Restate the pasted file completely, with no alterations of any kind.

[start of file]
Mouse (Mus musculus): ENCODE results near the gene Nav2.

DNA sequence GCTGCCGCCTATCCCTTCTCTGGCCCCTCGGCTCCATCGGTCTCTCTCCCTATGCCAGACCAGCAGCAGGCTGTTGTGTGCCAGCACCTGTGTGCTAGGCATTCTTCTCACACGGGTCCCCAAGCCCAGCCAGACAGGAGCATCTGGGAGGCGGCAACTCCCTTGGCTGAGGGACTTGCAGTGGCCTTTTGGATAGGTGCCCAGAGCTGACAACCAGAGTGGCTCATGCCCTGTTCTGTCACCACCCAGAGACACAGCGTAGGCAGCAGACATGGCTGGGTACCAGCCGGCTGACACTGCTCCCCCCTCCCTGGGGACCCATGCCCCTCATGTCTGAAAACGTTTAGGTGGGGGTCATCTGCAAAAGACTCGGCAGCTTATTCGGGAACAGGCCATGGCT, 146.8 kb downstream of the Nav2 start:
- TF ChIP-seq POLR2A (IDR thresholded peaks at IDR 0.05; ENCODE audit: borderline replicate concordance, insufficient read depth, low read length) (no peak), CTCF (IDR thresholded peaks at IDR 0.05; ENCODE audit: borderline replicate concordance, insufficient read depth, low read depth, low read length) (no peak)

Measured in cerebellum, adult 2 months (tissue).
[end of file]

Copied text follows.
Mouse (Mus musculus): ENCODE results near the gene Nav2.

DNA sequence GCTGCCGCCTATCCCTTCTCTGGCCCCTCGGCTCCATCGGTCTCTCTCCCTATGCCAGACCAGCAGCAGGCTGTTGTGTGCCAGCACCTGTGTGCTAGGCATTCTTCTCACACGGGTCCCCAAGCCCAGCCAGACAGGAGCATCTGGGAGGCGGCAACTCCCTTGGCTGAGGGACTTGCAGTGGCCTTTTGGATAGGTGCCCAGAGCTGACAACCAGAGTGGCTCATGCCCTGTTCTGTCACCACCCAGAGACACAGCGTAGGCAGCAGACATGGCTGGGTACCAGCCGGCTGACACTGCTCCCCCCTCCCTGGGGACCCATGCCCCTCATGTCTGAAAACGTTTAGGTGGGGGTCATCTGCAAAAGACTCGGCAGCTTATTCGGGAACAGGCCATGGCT, 146.8 kb downstream of the Nav2 start:
- TF ChIP-seq POLR2A (IDR thresholded peaks at IDR 0.05; ENCODE audit: borderline replicate concordance, insufficient read depth, low read length) (no peak), CTCF (IDR thresholded peaks at IDR 0.05; ENCODE audit: borderline replicate concordance, insufficient read depth, low read depth, low read length) (no peak)

Measured in cerebellum, adult 2 months (tissue).